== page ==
The death of Safaricom #ticker:SCOM CEO Bob Collymore returns to the fore the critical question of succession at the helm of the country’s largest company.
Collymore’s contract, which was originally due to expire next month, was in May extended by a year to August 2020.
His announcement on May 23 that he had agreed to stay on for an additional year seemed to have quelled the debate over his succession, at least for the time being, and bought both the government and Vodacom time to negotiate an agreement.
Both the Treasury and South African telco Vodacom hold a 35 percent stake in Safaricom, while Vodacom’s British parent, Vodafone, holds five percent shares.
Speaking at a press briefing yesterday morning, Safaricom chairman Nicholas Ng’ang’a said that the board is clear on the succession question.
The Safaricom board was due to meet yesterday afternoon to deliberate on Mr Collymore’s successor.
The announcement is likely to be made today and there is a likelihood that a foreigner will be appointed to the position.
“Although the details of his (the late Collymore’s) condition were not always public, the board of directors was aware of the need to have a plan of succession in place, and we shall be giving the way forward in the next 24 hours,” said Mr Ng’ang’a at the briefing.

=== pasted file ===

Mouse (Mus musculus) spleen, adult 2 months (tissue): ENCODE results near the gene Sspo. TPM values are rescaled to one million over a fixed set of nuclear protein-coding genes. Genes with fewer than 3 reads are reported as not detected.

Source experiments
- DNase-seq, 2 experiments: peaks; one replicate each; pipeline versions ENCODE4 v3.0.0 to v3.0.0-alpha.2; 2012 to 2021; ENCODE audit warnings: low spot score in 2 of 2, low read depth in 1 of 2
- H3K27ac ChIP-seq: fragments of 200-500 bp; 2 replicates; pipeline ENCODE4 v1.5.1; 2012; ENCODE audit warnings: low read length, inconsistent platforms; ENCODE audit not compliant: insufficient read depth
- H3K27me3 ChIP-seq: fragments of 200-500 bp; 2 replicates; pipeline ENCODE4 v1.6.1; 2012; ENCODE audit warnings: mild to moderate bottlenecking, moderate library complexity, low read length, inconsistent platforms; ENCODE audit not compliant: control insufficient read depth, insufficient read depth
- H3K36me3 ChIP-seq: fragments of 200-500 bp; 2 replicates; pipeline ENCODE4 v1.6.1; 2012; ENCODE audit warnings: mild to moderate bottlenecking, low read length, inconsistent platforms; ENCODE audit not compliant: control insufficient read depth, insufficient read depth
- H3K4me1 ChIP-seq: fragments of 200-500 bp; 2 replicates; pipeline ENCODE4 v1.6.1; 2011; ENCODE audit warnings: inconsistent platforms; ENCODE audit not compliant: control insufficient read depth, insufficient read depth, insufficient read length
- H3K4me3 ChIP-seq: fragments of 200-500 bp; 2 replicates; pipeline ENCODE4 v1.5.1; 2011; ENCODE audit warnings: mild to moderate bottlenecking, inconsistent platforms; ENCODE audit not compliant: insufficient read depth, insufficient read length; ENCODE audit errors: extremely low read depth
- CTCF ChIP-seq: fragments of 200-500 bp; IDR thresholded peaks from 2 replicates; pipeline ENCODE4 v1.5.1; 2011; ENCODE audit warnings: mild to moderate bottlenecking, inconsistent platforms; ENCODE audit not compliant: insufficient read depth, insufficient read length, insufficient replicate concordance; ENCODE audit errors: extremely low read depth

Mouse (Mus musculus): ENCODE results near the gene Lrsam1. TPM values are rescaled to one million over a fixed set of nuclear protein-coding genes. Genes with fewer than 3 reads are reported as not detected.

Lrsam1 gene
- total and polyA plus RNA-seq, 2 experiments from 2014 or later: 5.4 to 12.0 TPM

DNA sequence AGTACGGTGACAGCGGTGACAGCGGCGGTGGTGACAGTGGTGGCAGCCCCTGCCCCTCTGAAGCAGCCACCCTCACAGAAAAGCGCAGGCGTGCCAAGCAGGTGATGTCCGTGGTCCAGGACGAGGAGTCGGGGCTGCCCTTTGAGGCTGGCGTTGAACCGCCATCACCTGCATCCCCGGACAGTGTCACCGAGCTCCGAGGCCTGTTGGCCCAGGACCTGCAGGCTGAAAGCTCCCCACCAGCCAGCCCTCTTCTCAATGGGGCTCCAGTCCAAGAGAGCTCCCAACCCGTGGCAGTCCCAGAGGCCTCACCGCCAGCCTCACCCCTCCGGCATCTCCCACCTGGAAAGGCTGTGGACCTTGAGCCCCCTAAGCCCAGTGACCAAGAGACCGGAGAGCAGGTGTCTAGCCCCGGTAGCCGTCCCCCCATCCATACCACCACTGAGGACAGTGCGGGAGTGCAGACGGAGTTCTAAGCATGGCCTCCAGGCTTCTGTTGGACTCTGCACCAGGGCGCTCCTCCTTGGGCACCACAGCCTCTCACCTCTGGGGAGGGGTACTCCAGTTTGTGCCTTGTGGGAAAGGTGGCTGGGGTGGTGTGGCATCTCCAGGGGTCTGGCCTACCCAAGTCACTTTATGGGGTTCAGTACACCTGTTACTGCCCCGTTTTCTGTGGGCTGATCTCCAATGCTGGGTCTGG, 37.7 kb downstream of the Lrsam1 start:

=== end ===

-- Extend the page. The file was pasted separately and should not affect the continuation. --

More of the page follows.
TV personality Jeff Koinange, a friend of Mr Collymore, yesterday said on Citizen TV that Safaricom was already in the process of installing a new CEO, after being informed by Mr Collymore that he was unlikely to make it through the one year extension.
The late Collymore came to the helm of Safaricom in 2010, succeeding Michael Joseph who had led the firm through a number of milestones including listing at the NSE and the establishment of M-Pesa.
Building on these successes, Mr Collymore greatly expanded the visibility of the office in line with the growth of the company, hence the huge interest in his succession.
To the government, Safaricom is the single-biggest source of investment income, earning it Sh26.22 billion in dividends for the year ended March 2019 and billions more in direct and indirect taxes.
On Monday, various business leaders sent their condolences to Collymore’s family and friends.
“Bob distinguished himself as an exemplary, visionary, innovative and dynamic corporate leader of our times,” said Equity Bank Group CEO James Mwangi in a statement.